Switching from a variable rate to a fixed rate: What should you know?

By Niko Iliakis ·

The Reserve Bank cut official interest rates to 0.1% in early November and it looks like the majority of lenders will be holding off on reducing variable home loan rates and slashing fixed rates instead.

Since March, the average 2-year fixed rate among providers we track has fallen from 3.13% p.a. to 2.48% p.a. It’s no longer rare to see fixed rates hovering around the 2% mark — in fact, a handful have already dipped below it.

So for anyone in the market for a home loan or thinking about changing the terms of their existing one, the fixed rate options currently available can be enticing. But there are a few things you should know before making a move.

What are the advantages of a fixed rate?

Fixed terms are typically offered for one to five years and in that time your interest rate will be locked in. This means the amount you repay won’t be affected if your lender decides to hike rates, sparing you the hassle of adjusting your monthly budget.

This can be especially useful if you have other financial commitments, or if you'd like to maintain a certain standard of living while paying off your loan. Of course, you’ll have to consider how likely it is that interest rates will rise in the first place ...

Will official interest rates rise any time soon?

Official interest rates are set by the Reserve Bank of Australia and for several months now, it has made clear that they won’t be increased until the outlook for employment and inflation improves.

In recent statements, the RBA has said these economic targets are unlikely to be met for at least another three years. So while some might feel a sense of urgency to lock in a fixed rate, there’s a good chance low mortgage rates will be with us for some time.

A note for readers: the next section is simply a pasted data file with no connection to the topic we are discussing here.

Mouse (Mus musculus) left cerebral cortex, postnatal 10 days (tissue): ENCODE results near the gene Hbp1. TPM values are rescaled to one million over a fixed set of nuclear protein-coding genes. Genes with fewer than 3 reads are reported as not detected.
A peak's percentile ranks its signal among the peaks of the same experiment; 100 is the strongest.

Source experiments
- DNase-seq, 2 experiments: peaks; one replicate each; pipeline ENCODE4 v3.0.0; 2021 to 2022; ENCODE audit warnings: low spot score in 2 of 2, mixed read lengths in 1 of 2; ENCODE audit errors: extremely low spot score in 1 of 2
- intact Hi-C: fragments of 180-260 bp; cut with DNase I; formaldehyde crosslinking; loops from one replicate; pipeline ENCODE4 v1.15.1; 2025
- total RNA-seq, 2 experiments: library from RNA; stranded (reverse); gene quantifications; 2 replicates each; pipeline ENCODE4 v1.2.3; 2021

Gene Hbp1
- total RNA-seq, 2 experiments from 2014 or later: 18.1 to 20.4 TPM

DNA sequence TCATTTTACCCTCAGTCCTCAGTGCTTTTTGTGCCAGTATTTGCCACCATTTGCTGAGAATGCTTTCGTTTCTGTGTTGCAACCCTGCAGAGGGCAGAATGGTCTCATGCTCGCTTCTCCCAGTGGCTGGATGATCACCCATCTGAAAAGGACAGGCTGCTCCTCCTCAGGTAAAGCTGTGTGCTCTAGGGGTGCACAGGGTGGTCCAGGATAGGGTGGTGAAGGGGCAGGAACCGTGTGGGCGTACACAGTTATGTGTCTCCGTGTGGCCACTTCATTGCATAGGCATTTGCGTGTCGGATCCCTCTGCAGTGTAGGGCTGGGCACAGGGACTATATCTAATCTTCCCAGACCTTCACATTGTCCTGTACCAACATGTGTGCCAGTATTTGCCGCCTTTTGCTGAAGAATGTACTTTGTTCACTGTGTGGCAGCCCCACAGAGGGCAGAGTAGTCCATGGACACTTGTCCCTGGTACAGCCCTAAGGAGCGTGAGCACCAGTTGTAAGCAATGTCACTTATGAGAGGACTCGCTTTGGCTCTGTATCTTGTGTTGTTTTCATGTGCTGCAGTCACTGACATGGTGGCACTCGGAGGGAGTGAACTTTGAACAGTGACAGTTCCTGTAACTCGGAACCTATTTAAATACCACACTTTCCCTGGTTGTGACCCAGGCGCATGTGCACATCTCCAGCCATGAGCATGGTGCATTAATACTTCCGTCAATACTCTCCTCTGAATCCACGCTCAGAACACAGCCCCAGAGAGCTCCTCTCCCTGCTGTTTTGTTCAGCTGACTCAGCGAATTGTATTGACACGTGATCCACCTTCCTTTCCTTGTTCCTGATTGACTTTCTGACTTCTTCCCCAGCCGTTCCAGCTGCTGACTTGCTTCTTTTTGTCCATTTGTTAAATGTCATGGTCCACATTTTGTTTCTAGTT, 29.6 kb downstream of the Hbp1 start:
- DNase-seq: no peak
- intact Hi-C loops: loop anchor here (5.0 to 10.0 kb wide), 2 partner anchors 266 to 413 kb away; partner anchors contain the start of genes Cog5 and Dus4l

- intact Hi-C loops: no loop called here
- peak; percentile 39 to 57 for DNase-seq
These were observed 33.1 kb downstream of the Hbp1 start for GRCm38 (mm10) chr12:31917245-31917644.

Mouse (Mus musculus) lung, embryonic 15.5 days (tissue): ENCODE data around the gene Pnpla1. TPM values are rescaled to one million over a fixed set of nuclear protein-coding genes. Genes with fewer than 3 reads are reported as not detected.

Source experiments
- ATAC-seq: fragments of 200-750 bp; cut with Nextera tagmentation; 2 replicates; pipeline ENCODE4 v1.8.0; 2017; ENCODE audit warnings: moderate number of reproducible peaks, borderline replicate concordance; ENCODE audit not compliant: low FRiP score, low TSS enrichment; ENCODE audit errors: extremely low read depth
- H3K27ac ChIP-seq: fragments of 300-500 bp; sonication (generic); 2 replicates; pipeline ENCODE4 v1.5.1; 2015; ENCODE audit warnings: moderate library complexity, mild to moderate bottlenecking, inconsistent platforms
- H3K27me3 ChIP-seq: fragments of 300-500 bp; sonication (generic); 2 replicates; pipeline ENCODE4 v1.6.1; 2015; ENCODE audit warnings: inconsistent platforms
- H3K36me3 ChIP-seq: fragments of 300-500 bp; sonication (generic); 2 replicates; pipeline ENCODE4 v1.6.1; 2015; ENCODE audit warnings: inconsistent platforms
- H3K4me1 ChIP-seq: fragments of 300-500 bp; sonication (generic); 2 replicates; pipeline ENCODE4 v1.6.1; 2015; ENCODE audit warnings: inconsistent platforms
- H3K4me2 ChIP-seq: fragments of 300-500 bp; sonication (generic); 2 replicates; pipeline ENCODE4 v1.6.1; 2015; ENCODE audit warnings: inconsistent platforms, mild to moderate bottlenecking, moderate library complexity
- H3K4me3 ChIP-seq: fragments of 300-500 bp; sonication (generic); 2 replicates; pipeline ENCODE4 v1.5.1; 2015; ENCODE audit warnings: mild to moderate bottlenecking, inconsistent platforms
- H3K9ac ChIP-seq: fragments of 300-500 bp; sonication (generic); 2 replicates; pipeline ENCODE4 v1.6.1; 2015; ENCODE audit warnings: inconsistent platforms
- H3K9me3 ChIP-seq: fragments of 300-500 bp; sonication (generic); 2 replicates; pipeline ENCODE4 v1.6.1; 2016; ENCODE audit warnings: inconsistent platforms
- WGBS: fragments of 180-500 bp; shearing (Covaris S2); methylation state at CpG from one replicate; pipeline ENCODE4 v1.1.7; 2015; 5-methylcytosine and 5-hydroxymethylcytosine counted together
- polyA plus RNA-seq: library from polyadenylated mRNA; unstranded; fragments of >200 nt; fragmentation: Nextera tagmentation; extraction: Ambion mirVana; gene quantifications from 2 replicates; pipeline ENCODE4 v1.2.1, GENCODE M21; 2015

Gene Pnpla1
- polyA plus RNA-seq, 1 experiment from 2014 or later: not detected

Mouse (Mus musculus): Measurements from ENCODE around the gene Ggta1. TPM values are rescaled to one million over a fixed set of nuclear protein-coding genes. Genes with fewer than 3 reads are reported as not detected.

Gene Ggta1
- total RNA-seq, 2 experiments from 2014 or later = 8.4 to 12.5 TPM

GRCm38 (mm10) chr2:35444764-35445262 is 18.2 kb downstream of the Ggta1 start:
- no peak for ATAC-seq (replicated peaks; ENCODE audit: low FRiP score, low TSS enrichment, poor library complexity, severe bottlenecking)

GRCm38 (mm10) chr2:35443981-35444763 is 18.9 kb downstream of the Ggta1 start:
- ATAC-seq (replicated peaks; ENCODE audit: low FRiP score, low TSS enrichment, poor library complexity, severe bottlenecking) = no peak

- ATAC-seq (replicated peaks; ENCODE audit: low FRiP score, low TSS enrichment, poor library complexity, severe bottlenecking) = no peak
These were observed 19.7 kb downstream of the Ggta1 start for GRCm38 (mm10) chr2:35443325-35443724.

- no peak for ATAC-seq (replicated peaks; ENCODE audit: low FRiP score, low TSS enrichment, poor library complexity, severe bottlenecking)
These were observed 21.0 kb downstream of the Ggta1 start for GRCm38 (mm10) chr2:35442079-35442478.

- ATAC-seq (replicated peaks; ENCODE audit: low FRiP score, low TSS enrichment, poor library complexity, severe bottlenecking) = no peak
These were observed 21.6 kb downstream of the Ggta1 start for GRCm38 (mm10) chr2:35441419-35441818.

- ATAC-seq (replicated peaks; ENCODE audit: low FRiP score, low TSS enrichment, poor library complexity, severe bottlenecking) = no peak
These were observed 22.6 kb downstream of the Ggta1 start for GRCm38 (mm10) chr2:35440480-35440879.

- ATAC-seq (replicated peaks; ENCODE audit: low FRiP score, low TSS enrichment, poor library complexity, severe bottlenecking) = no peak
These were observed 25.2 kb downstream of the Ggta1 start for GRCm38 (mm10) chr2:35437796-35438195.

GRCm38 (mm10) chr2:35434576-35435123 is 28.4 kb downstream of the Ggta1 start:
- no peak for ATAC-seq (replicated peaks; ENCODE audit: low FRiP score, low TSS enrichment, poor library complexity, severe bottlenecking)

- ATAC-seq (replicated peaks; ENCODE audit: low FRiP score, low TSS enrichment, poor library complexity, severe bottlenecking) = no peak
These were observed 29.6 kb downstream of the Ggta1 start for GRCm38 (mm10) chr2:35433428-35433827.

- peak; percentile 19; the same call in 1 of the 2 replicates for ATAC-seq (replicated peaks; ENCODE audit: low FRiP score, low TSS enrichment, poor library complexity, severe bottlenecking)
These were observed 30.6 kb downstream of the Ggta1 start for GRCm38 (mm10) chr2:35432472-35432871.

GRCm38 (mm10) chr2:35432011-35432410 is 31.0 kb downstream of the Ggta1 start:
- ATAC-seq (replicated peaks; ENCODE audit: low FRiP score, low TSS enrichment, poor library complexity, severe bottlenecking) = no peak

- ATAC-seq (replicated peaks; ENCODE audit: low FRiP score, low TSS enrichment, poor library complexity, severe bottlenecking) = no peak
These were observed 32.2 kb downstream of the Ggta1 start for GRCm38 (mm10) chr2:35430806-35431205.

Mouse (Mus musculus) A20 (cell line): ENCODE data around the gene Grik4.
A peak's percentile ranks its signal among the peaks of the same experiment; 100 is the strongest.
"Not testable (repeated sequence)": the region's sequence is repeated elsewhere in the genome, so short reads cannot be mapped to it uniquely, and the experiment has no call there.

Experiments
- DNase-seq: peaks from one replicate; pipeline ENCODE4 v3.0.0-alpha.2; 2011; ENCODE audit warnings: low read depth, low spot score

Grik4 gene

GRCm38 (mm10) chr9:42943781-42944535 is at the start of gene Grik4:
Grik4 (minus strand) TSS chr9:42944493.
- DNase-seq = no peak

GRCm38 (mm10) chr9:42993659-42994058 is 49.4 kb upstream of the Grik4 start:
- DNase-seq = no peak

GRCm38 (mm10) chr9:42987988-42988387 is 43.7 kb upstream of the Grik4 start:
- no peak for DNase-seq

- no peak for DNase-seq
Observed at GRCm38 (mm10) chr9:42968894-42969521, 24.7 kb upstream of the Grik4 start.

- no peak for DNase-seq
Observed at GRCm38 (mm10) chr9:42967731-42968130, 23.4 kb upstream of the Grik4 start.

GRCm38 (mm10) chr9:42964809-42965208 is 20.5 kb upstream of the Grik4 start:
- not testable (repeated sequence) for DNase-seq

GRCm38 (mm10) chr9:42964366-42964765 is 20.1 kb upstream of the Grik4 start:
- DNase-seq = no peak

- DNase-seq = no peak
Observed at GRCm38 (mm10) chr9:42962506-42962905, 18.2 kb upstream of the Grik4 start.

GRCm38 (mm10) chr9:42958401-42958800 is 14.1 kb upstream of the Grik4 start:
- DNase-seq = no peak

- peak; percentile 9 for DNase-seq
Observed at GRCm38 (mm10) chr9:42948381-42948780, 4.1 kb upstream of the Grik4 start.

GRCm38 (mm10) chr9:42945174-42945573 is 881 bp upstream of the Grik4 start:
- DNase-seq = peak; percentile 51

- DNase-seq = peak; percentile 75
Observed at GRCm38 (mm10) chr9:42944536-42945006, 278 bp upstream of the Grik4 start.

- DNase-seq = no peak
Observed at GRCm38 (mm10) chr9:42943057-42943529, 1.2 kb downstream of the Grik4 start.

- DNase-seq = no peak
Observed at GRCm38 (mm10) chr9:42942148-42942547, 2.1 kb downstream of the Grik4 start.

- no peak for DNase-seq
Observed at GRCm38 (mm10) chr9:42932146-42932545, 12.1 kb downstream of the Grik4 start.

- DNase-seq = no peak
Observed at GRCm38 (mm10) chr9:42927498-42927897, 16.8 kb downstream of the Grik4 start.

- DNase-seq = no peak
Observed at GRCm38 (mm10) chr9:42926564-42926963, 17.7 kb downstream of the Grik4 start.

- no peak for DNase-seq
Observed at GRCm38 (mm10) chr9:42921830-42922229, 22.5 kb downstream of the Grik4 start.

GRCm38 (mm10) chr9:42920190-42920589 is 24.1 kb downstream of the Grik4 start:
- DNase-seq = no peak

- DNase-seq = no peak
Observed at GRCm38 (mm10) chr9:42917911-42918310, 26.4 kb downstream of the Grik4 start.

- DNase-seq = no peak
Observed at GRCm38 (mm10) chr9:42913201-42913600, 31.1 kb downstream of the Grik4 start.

What happens once the fixed term ends?

Once a fixed term ends, your home loan will automatically roll over to a standard variable rate. This is what’s known as a revert rate and it can be substantially higher than the one you were offered to begin with.

After a year or more of making consistent repayments, a sudden hike can deliver quite the shock. To avoid this, it’s a good idea to speak with your bank or lender before the fixed term expires to see if you can negotiate a better deal.

This might involve applying to re-fix (at your lender’s new rate) or switching over to a more attractive variable rate. And if the offers on the table aren’t competitive, there’s always the option to refinance to another lender.

Will I have the same features?

One of the big advantages that variable rate loans have over fixed ones is that they tend to offer more features. Many fixed rate loans don’t come with a redraw facility or offset account, so you’ll need to weigh your options carefully if those are important to you.

Some also limit the amount of extra repayments you can make by applying an annual cap (after which fees are incurred) or restricting them altogether. This can be a big impediment, especially if you find yourself with some extra cash you want to put towards your loan.

Fixed rate home loans also tend to charge higher switch and break costs, so if you find a better deal elsewhere and want to refinance during your fixed term, you could be looking at a hefty penalty.

Can I split my loan?

If you can’t decide between the flexibility of a variable rate and the security of a fixed rate, there’s also the option to split your loan. This takes your home loan and divides it into two smaller loan accounts — one fixed and the other variable.

How you structure your loan will be up to you. Splitting your loan will also give you access to the features and flexibility typically associated with a variable rate loan, plus let you take advantage of any interest rate drops, if only partially. 

For information about the direction mortgages are heading, visit our home loans statistics page. And if you're intent on locking in a low fixed rate, head over to our fixed rate comparison page to browse what’s currently available.

Home loan comparisons on Mozo - last updated January 23, 2021

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